Mamma Mia! Phyllida Lloyd

Mamma Mia! Phyllida Lloyd
  As a straightforward and guileless adaptation of the hit musical, Mamma Mia! mostly succeeds, despite the fact that it is essentially two hours of celebrity ABBA karaoke with only a little vocal talent.

  Agnetha, Björn, Benny and Anni-Frid’s layered harmonies and catchy hooks lend themselves well to the popular musical format, adding some accessibility to a less euphoniously discerning crowd than perhaps a Sondheim musical might, with its angular harmonies and polyphony. Understandably, this aggressively fluffy pop music is juxtaposed with an equally exuberant and almost psychotically optimistic plot about following one’s heart and knowing that love is love regardless of DNA and external genitalia.

  With her impending nuptials, 20-year-old Sophie (Amanda Seyfried, Bill’s oldest, anti-polygamist daughter on Big Love) is desperate to find her real father, whose identity has been kept hidden by her mother Donna (Meryl Streep). After uncovering her mother’s diary, Sophie quickly finds out the reason that her mother has been so secretive about her patriarchal roots.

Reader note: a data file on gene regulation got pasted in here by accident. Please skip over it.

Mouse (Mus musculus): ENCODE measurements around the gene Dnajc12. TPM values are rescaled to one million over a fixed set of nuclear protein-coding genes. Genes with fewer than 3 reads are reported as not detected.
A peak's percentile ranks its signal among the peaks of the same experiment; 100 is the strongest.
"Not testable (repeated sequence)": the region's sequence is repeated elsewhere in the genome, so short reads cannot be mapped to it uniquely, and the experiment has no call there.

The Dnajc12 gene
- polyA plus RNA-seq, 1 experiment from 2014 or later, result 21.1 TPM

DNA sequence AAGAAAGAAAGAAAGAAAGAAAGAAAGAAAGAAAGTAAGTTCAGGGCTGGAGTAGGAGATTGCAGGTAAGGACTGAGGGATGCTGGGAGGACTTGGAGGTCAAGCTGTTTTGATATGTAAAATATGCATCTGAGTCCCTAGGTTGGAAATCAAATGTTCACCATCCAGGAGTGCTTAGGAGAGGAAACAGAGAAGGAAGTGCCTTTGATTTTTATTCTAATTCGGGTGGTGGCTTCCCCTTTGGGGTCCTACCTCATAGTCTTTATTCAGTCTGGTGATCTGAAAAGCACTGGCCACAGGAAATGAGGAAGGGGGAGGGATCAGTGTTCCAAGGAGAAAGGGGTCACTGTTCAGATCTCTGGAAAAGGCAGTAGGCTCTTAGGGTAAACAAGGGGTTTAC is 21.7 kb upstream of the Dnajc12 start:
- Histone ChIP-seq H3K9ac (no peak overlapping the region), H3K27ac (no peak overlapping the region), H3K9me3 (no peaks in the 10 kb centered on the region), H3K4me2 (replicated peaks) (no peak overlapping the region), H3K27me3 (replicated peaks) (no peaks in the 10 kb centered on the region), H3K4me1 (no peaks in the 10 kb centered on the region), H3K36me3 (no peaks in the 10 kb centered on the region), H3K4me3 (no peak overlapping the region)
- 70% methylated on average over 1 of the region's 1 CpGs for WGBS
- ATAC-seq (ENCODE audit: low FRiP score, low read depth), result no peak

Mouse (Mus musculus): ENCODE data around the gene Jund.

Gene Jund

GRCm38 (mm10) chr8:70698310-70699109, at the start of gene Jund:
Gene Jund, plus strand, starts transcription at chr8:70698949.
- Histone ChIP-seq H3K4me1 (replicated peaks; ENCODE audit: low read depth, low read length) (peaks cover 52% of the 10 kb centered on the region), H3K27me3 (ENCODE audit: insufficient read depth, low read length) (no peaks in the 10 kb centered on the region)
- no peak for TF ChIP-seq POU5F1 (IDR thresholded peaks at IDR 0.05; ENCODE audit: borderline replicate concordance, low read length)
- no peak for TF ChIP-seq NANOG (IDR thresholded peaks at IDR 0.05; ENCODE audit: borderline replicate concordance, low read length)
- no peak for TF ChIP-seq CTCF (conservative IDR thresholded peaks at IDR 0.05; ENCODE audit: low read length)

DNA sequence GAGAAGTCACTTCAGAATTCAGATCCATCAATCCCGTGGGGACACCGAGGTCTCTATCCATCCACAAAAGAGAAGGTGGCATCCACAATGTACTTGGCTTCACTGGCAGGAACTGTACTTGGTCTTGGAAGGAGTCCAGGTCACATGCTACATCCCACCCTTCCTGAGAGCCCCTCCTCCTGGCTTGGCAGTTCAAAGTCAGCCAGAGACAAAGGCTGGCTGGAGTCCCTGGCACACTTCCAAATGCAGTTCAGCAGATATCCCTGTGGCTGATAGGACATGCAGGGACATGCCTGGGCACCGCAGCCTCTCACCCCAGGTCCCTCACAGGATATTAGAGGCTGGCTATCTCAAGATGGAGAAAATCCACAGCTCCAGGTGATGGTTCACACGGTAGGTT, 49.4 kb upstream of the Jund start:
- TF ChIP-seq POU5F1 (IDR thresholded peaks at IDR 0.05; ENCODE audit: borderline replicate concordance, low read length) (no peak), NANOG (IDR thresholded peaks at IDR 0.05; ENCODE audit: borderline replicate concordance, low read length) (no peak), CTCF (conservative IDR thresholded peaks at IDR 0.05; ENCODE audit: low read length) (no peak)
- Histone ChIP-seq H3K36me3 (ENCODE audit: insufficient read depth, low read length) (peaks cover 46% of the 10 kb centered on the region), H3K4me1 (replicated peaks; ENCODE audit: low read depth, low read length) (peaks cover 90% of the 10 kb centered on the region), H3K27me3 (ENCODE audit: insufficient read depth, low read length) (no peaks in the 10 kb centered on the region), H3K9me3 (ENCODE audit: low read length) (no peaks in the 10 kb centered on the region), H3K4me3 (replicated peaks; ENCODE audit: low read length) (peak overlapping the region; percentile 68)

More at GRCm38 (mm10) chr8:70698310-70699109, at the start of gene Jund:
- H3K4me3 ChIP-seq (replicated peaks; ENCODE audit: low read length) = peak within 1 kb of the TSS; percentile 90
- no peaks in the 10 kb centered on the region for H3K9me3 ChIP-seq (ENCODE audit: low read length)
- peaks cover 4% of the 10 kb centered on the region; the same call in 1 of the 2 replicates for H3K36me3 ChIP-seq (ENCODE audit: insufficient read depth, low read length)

It seems that back in the day, Donna got pelvic with three different men in a very short period of time, which means that the father could be Sam (Pierce Brosnan), Bill (Stellan Skarsgard) or Harry (Colin Firth). In an effort to solve the mystery, Sophie invites all three men to her wedding, much to the surprise of her mother, and her mother’s lifelong girlfriends (Julie Walters and Christine Baranski).

  As surely as cynics will scoff at the unrealistic character reactions, occasionally crappy singing and frequently sloppy transitions between songs, ABBA-loving optimists will be tapping their toes along to each musical number and delighting in the sheer undeniable whimsy and spirit.

  Director Phyllida Lloyd has opted for an edited, musical montage approach to the film rather than the choreographed soundstage method of other recent musicals like Enchanted and Hairspray. The result is decent and engaging, even if there are occasional moments similar to early ’90s music videos where ingénues wear overly emotional expressions on their faces while singing at the camera.

  The question that most people will invariably ask about Mamma Mia! is can the actors sing? The answer is both yes and no. Amanda Seyfried is impressive all around, proving herself as a bankable star, which is especially significant considering that she is standing next to the multi-talented Meryl Streep, who herself has some solid pipes.